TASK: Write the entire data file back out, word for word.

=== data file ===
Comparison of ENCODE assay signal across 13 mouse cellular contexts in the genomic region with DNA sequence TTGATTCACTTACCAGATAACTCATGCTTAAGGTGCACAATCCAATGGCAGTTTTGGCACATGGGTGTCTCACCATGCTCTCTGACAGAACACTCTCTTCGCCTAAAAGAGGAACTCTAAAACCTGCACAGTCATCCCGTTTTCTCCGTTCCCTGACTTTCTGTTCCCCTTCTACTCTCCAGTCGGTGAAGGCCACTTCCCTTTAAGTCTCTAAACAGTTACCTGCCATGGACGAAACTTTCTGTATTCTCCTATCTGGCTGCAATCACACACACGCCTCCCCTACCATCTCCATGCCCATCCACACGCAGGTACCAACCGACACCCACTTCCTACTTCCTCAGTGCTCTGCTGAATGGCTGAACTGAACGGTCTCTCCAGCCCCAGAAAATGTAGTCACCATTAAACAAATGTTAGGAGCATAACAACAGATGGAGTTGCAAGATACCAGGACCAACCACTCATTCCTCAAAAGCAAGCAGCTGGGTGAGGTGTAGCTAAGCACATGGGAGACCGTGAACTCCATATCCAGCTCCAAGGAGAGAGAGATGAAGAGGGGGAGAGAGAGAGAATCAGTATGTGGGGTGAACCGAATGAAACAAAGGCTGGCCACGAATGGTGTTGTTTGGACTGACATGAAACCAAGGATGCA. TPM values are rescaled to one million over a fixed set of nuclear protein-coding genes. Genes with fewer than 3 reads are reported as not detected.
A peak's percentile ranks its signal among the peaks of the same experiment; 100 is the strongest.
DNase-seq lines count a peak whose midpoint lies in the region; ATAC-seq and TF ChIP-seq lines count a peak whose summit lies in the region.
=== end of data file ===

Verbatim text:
Comparison of ENCODE assay signal across 13 mouse cellular contexts in the genomic region with DNA sequence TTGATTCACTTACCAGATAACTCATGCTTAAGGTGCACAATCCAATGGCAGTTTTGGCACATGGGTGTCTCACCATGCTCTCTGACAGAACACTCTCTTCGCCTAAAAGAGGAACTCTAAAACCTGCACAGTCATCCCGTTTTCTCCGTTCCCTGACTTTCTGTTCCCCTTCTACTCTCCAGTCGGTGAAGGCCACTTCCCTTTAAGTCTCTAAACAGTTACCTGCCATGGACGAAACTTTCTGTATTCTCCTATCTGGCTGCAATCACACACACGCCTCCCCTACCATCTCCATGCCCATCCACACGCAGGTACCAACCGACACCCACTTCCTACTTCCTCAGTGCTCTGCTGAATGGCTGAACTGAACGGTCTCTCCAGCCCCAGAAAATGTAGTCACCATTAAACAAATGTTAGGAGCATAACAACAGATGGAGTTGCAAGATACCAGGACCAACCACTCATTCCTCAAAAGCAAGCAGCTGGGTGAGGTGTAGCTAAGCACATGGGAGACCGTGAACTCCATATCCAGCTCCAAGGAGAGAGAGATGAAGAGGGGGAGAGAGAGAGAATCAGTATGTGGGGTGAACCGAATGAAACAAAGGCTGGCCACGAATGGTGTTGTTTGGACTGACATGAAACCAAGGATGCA. TPM values are rescaled to one million over a fixed set of nuclear protein-coding genes. Genes with fewer than 3 reads are reported as not detected.
A peak's percentile ranks its signal among the peaks of the same experiment; 100 is the strongest.
DNase-seq lines count a peak whose midpoint lies in the region; ATAC-seq and TF ChIP-seq lines count a peak whose summit lies in the region.